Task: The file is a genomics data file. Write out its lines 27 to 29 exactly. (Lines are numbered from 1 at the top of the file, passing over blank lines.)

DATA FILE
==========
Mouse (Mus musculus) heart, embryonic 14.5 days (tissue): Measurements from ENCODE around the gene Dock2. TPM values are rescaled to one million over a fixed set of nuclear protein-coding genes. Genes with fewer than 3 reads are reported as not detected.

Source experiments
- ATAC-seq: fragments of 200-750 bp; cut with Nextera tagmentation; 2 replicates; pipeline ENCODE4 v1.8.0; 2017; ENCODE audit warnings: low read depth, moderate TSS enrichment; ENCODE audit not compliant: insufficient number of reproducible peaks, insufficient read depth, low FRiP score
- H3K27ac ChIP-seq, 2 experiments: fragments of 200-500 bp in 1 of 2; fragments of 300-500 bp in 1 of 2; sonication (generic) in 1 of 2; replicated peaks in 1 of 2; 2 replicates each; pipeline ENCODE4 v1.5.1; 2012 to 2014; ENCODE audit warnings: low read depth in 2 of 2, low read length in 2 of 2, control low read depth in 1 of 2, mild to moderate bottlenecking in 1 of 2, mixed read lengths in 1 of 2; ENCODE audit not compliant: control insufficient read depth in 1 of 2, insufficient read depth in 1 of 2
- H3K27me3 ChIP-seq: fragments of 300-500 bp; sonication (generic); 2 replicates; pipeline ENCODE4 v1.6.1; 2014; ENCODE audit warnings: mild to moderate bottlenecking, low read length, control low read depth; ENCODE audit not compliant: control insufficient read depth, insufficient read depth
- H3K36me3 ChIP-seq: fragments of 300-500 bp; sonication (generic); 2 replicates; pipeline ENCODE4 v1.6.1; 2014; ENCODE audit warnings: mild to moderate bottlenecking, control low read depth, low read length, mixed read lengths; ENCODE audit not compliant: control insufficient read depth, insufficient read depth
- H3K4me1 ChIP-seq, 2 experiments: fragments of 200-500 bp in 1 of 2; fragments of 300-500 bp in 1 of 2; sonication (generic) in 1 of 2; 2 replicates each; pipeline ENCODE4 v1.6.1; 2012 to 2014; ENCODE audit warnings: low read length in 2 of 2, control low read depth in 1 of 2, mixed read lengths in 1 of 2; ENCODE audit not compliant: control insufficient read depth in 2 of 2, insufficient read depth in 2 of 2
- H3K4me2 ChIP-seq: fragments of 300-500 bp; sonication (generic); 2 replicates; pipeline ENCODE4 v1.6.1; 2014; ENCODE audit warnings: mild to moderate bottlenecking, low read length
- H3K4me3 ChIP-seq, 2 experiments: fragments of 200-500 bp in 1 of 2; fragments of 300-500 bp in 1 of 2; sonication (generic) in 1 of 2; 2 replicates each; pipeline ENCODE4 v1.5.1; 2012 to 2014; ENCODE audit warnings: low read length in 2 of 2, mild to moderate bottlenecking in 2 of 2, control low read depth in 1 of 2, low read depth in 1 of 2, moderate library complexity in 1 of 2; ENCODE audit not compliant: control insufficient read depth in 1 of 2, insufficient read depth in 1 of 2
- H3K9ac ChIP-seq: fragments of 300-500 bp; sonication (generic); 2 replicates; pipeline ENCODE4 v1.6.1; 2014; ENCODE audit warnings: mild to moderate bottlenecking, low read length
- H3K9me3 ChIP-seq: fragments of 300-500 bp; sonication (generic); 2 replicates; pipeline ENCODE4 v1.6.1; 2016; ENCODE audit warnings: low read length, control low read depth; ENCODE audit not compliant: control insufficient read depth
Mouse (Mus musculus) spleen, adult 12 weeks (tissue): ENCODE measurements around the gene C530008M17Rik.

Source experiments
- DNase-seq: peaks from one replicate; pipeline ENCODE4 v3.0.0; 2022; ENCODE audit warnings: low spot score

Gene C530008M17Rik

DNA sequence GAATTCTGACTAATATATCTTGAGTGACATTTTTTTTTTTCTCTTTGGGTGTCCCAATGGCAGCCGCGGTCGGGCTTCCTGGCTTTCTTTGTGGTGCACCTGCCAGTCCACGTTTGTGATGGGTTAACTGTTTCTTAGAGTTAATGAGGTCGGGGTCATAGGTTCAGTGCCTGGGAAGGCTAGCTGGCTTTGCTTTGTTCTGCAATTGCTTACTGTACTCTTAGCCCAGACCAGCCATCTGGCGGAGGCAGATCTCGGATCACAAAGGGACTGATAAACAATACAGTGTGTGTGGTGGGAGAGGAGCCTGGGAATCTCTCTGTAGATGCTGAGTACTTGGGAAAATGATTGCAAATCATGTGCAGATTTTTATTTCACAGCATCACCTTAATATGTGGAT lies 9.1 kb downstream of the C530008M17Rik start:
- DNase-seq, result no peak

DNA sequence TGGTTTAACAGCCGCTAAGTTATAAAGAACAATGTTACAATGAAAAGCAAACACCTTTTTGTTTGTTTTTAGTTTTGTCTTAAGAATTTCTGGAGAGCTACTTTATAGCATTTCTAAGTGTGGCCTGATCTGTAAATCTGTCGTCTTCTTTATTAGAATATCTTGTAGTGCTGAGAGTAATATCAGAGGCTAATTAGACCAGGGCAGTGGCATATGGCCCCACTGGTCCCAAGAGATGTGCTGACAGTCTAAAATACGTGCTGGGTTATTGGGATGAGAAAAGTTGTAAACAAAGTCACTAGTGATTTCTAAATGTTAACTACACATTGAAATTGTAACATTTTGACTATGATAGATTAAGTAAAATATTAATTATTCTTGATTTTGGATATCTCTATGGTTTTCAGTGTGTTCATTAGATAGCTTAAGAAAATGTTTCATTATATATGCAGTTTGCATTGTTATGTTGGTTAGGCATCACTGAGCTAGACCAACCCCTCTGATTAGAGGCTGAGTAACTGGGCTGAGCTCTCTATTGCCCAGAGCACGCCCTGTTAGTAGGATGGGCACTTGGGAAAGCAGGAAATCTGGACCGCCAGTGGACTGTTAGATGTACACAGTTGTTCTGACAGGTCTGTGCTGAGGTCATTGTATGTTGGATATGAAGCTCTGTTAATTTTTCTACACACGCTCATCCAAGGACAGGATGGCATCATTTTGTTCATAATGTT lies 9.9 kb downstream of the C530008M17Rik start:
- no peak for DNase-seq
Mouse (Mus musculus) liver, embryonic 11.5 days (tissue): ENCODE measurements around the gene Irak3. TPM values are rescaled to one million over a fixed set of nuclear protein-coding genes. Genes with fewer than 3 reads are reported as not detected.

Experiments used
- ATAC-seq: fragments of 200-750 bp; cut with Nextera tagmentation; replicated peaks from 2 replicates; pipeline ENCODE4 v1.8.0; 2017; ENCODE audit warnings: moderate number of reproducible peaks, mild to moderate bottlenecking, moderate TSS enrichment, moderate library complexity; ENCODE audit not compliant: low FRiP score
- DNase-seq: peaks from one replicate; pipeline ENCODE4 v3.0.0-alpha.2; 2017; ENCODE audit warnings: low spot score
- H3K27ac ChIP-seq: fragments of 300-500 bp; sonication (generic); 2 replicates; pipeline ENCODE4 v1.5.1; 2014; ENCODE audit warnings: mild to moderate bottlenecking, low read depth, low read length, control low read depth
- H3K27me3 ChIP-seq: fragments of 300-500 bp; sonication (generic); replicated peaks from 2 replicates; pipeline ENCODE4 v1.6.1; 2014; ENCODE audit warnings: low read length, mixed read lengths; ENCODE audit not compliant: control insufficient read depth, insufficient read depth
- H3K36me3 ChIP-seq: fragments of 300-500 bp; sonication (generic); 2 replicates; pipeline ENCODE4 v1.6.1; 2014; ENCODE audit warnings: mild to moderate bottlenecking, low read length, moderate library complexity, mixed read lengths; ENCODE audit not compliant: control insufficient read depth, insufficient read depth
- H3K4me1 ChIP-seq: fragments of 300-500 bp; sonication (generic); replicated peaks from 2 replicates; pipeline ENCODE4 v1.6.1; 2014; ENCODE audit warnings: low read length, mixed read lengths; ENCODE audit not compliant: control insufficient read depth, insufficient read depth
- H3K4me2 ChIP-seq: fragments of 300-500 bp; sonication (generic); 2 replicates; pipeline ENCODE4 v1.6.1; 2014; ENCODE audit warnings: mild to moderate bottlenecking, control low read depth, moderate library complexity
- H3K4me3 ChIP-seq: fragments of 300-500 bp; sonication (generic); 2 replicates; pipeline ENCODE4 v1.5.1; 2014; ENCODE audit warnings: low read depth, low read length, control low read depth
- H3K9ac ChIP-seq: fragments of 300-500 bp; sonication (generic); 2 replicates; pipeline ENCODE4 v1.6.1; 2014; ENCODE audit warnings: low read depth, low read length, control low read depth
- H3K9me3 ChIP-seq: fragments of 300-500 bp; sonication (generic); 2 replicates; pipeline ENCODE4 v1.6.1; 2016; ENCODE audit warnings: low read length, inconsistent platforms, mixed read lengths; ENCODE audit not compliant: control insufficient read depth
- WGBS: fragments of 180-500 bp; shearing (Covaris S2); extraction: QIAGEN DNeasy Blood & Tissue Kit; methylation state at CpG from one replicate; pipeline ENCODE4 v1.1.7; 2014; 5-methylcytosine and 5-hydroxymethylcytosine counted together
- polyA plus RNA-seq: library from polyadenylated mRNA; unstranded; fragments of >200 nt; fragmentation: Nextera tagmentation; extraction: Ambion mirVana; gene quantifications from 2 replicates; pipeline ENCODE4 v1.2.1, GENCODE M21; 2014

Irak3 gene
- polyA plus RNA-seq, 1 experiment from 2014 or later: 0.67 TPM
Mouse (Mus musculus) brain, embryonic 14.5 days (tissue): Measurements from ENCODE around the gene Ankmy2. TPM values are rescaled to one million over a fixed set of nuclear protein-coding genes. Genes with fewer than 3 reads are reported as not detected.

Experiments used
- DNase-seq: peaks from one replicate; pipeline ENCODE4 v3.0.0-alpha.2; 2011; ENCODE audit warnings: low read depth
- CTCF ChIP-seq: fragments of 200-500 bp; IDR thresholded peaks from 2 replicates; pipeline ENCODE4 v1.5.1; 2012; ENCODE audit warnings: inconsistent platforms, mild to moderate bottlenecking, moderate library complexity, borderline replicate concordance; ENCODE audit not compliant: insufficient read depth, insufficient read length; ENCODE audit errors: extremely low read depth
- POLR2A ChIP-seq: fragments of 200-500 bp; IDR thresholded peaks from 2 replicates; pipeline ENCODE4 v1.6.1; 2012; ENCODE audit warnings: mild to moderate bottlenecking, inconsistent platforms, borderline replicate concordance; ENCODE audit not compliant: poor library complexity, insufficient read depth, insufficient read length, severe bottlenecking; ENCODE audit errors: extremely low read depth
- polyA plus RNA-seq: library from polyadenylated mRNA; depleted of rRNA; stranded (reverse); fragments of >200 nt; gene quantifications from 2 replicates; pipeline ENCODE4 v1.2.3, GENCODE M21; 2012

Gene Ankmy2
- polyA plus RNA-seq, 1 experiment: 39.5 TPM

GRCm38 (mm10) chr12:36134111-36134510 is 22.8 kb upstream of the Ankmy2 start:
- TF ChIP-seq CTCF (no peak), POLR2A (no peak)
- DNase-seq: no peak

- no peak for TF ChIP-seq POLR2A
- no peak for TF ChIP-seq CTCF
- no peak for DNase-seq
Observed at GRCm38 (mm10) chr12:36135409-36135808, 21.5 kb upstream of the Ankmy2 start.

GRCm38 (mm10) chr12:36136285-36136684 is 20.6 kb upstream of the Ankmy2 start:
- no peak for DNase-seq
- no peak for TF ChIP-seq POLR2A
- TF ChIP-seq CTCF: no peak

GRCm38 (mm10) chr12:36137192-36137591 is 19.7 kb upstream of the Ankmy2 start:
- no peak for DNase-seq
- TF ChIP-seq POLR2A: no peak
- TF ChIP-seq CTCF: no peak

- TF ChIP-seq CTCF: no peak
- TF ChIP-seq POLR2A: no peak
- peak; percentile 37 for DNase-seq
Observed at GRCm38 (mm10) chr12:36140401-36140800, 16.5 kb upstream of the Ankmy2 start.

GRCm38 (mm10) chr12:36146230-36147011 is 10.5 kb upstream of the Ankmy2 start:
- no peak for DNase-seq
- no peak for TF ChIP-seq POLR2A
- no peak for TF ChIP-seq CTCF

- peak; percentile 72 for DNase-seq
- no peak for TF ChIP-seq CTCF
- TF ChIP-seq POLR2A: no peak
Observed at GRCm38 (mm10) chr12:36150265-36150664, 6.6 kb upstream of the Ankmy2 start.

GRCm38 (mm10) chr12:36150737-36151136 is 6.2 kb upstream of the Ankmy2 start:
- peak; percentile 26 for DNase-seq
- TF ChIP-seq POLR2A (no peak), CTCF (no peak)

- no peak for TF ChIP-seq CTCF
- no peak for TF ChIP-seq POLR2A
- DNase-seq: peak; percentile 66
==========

- H3K4me1 ChIP-seq: fragments of 300-500 bp; sonication (generic); replicated peaks from 2 replicates; pipeline ENCODE4 v1.6.1; 2014; ENCODE audit warnings: low read length, mixed read lengths; ENCODE audit not compliant: control insufficient read depth, insufficient read depth
- H3K4me2 ChIP-seq: fragments of 300-500 bp; sonication (generic); 2 replicates; pipeline ENCODE4 v1.6.1; 2014; ENCODE audit warnings: mild to moderate bottlenecking, control low read depth, moderate library complexity
- H3K4me3 ChIP-seq: fragments of 300-500 bp; sonication (generic); 2 replicates; pipeline ENCODE4 v1.5.1; 2014; ENCODE audit warnings: low read depth, low read length, control low read depth